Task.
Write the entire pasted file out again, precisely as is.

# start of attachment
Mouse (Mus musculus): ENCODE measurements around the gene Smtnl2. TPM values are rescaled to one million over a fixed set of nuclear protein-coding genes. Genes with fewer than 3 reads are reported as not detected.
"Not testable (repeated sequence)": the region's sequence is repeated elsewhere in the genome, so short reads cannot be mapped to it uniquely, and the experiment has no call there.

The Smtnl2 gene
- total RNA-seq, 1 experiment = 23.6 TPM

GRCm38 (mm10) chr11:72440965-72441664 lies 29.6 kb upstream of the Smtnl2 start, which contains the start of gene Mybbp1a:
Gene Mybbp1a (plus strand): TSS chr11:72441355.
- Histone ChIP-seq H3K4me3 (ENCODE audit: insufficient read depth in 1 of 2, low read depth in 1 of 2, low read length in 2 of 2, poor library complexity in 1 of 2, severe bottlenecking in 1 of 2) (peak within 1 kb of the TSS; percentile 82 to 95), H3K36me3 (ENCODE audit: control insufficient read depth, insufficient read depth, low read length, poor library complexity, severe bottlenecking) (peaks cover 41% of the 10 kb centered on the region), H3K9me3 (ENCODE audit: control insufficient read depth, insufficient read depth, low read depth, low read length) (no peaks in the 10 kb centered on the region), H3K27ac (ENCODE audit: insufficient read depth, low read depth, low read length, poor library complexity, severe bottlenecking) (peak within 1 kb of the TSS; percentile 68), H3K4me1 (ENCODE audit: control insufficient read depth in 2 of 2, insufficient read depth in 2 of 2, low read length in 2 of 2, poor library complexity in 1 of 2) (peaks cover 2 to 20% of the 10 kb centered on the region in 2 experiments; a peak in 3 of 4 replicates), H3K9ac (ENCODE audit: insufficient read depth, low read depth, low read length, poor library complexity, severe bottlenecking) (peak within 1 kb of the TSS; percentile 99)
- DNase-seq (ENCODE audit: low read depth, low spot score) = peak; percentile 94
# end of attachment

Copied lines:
Mouse (Mus musculus): ENCODE measurements around the gene Smtnl2. TPM values are rescaled to one million over a fixed set of nuclear protein-coding genes. Genes with fewer than 3 reads are reported as not detected.
"Not testable (repeated sequence)": the region's sequence is repeated elsewhere in the genome, so short reads cannot be mapped to it uniquely, and the experiment has no call there.

The Smtnl2 gene
- total RNA-seq, 1 experiment = 23.6 TPM

GRCm38 (mm10) chr11:72440965-72441664 lies 29.6 kb upstream of the Smtnl2 start, which contains the start of gene Mybbp1a:
Gene Mybbp1a (plus strand): TSS chr11:72441355.
- Histone ChIP-seq H3K4me3 (ENCODE audit: insufficient read depth in 1 of 2, low read depth in 1 of 2, low read length in 2 of 2, poor library complexity in 1 of 2, severe bottlenecking in 1 of 2) (peak within 1 kb of the TSS; percentile 82 to 95), H3K36me3 (ENCODE audit: control insufficient read depth, insufficient read depth, low read length, poor library complexity, severe bottlenecking) (peaks cover 41% of the 10 kb centered on the region), H3K9me3 (ENCODE audit: control insufficient read depth, insufficient read depth, low read depth, low read length) (no peaks in the 10 kb centered on the region), H3K27ac (ENCODE audit: insufficient read depth, low read depth, low read length, poor library complexity, severe bottlenecking) (peak within 1 kb of the TSS; percentile 68), H3K4me1 (ENCODE audit: control insufficient read depth in 2 of 2, insufficient read depth in 2 of 2, low read length in 2 of 2, poor library complexity in 1 of 2) (peaks cover 2 to 20% of the 10 kb centered on the region in 2 experiments; a peak in 3 of 4 replicates), H3K9ac (ENCODE audit: insufficient read depth, low read depth, low read length, poor library complexity, severe bottlenecking) (peak within 1 kb of the TSS; percentile 99)
- DNase-seq (ENCODE audit: low read depth, low spot score) = peak; percentile 94